An important reconnaissance tool when performing web application assessment is a web crawler. A web crawler crawls every single page and collects all HREFs (links). But what if these HREFs point to a JavaScript function that makes Ajax calls using the XHR object? The web crawler may miss this information altogether.

In many cases it becomes very difficult to simulate this environment. For example, here is a set of simple links:

The “go1” link when clicked will execute the getMe() function. The code for getMe() function is as shown below. Note that this function may be implemented in a completely separate file.

function getMe() { 	var http; 	http = new XMLHttpRequest();"GET", "hi.html", true); 	http.onreadystatechange = function() 	{ 	    if (http.readyState == 4) {     		var response = http.responseText;      		document.getElementById('result').innerHTML = response; 	    }	    	} 	http.send(null); }

The preceding code makes a simple Ajax call to the hi.html resource on the server.

Is it possible to simulate this click using automation? Yes! Here is one approach using the Firefox plug-in Chickenfoot [ref 4] that provides JavaScript-based APIs and extends the programmable interface to the browser.

By using the Chickenfoot plugin, you can write simple JavaScript to automate browser behavior. With this methodology, simple tasks such as crawling web pages can be automated with ease. For example, the following simple script will “click” all anchors with onClick events. The advantage of this plug-in over traditional web crawlers is distinct: each of these onClick events makes backend XHR-based AJAX calls which may be missed by crawlers because crawlers try to parse JavaScript and collect possible links but cannot replace actual onClick events.

l=find('link') for(i=0;i

You can load this script in the Chickenfoot console and run it as shown in Figure 5.

Figure 5.
Figure 5. Simulating onClick AJAX call with chickenfoot.

This way, one can create JavaScript and assess AJAX-based applications from within the Firefox browser. There are several API calls [ref 5] that can be used in the chickenfoot plugin. A useful one is the “fetch” command to build a crawling utility.

Logic discovery & dissecting applications

To dissect client-side Ajax-based applications, one needs to go through each of the events very carefully in order to determine process logic. One way of determining the entire logic is to walk through each line of code. Often, each of these event calls process just a few functions from specific files only. Hence, one needs to use a technique to step through the relevant code that gets executed in a browser.

There are a few powerful debuggers for JavaScript that can be used to achieve the above objective. Firebug is one of them. Another one is venkman [ref 6]. We shall use Firebug again in our example.

Let’s take a simple example of a login process. The login.html page accepts a username and password from the end-user, as shown in Figure 6. Use the “inspect” feature of Firebug to determine the property of the form.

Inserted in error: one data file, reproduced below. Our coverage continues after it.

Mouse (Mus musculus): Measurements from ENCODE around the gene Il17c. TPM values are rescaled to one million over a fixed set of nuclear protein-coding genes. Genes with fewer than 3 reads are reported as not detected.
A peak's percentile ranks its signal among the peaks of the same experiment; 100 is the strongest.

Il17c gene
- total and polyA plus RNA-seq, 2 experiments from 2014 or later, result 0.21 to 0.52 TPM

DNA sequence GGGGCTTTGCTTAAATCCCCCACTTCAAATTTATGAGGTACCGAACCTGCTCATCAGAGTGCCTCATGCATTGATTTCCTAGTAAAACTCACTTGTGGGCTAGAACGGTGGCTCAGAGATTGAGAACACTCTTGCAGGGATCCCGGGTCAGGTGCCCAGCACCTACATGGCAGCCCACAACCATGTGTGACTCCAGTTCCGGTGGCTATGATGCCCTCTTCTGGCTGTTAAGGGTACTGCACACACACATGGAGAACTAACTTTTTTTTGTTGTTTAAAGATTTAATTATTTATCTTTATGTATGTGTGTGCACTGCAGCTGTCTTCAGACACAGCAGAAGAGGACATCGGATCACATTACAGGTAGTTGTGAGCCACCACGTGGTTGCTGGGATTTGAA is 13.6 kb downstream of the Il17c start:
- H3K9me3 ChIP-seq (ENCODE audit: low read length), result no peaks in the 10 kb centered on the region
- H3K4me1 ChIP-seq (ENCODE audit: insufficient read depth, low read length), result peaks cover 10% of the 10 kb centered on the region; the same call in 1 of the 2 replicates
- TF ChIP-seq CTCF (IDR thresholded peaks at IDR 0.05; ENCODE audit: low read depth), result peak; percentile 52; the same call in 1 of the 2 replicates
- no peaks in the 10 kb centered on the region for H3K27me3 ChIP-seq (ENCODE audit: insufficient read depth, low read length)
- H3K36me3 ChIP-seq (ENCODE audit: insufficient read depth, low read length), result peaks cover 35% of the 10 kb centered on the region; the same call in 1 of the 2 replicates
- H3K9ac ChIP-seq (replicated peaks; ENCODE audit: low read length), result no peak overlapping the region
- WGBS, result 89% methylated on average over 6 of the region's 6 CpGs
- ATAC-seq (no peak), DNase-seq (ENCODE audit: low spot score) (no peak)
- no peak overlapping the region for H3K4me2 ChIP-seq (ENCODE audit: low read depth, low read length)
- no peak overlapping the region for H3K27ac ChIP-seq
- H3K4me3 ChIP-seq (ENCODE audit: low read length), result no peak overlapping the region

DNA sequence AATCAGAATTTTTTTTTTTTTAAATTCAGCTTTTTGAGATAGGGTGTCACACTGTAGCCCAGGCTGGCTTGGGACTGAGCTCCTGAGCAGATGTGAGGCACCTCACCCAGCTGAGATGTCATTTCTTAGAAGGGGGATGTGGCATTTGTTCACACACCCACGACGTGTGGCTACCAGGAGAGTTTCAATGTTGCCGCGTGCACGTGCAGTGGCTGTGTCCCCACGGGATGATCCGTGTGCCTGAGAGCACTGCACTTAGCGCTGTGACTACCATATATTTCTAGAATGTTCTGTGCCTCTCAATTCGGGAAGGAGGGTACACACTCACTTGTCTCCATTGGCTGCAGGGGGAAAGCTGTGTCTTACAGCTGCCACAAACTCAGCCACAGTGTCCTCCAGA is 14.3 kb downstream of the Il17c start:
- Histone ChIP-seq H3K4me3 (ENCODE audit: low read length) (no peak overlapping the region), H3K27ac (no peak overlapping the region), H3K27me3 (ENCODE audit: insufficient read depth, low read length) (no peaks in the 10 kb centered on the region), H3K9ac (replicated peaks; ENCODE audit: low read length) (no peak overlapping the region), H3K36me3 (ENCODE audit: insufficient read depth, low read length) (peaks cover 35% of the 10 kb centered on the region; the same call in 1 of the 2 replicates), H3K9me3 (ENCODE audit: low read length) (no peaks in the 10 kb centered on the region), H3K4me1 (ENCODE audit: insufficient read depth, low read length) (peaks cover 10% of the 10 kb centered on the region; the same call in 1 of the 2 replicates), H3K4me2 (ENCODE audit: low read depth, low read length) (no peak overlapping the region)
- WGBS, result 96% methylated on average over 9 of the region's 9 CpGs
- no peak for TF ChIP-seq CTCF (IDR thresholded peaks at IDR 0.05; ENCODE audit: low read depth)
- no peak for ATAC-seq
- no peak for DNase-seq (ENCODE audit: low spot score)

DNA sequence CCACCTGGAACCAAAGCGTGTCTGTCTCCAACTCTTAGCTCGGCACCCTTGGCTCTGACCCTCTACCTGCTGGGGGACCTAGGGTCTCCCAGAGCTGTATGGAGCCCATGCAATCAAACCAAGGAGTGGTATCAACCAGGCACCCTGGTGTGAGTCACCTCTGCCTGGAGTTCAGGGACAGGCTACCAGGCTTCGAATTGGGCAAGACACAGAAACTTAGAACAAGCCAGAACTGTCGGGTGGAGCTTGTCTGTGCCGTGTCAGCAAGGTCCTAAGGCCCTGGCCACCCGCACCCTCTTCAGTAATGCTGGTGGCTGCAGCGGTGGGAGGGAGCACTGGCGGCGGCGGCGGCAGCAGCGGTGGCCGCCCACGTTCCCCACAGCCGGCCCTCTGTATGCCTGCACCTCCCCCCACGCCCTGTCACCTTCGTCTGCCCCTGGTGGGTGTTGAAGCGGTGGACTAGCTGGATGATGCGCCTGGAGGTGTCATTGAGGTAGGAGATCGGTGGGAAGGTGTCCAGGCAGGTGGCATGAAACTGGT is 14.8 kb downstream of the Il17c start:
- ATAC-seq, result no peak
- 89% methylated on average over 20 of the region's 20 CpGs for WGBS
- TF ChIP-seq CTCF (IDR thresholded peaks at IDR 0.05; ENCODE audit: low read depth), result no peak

Figure 6.
Figure 6. Form property inspection with Firebug.

After inspecting the form property, it is clear that a call is made to the “auth” function. We can now go to the debugger feature of Firebug as illustrated in Figure 7 and isolate internal logic for a particular event.

Figure 7.
Figure 7. Debugging with Firebug.

All JavaScript dependencies of this particular page can be viewed. Calls are made to the ajaxlib.js and validation.js scripts. These two scripts must have several functions. It can be deduced that the login process utilizes some of these functions. We can use a “breakpoint” to step through the entire application. Once a breakpoint is set, we can input credential information, click the “Submit” button and control the execution process. In our example, we have set a breakpoint in the “auth” function as shown in Figure 8.

Figure 8.
Figure 8. Setting a breakpoint and controlling execution process.

We now step through the debugging process by clicking the “step in” button, which was highlighted in Figure 8. JavaScript execution moves to another function, userval, residing in the file validation.js as shown in Figure 9.

Figure 9.
Figure 9. Moving to validation.js script page.

The preceding screenshot shows the regular expression pattern used to validate the username field. Once validation is done execution moves to another function callGetMethod as shown in Figure 10.

Figure 10.
Figure 10. Making an Ajax call.

Finally, at the end of the execution sequence, we can observe the call to backend web services as being made by the XHR object. This is shown in Figure 11.

Figure 11.
Figure 11. Web services call on the Firebug console.

Here we have identified the resource location for the backend web services:

The preceding resource is clearly some web services running under the .NET framework. This entire dissection process has thrown up an interesting detail: we've found a user validation routine that can be bypassed very easily. It is a potential security threat to the web application.

Taking our assessment further, we can now access the web service and its endpoints by using a WSDL file and directly bruteforce the service. We can launch several different injection attacks - SQL or XPATH - with tools such as wsChess [ref 7].

In this particular case, the application is vulnerable to an XPATH injection. The methodology for web services assessment overall is different and is outside the scope of this article. However this walkthrough technique helps identify several client-side attacks such as XSS, DOM manipulation attacks, client-side security control bypassing, malicious Ajax code execution, and so on.


Service-oriented architecture (SOA), Ajax, Rich Internet Applications (RIA) and web services are critical components to next generation web applications. To keep pace with these technologies and combat next-generation application security challenges, one needs to design and develop different methodologies and tools. One of the efficient methodologies of assessing applications is by effectively using a browser.

In this article we have seen three techniques to assess web 2.0 applications. By using these methodologies it is possible to identify and isolate several Ajax-related vulnerabilities. Browser automation scripting can assist us in web asset profiling and discovery, that in turn can help in identifying vulnerable server-side resources.

Next generation applications use JavaScript extensively. Smooth debugging tools are our knights in shining armor. The overall techniques covered in this article is a good starting point for web 2.0 assessments using Firefox.


About the author

Shreeraj Shah, BE, MSCS, MBA, is the founder of Net Square and leads Net Square’s consulting, training and R&D activities. He previously worked with Foundstone, Chase Manhattan Bank and IBM. He is also the author of Hacking Web Services (Thomson) and co-author of Web Hacking: Attacks and Defense (Addison-Wesley). In addition, he has published several advisories, tools, and whitepapers, and has presented at numerous conferences including RSA, AusCERT, InfosecWorld (Misti), HackInTheBox, Blackhat, OSCON, Bellua, Syscan, etc. You can read his blog at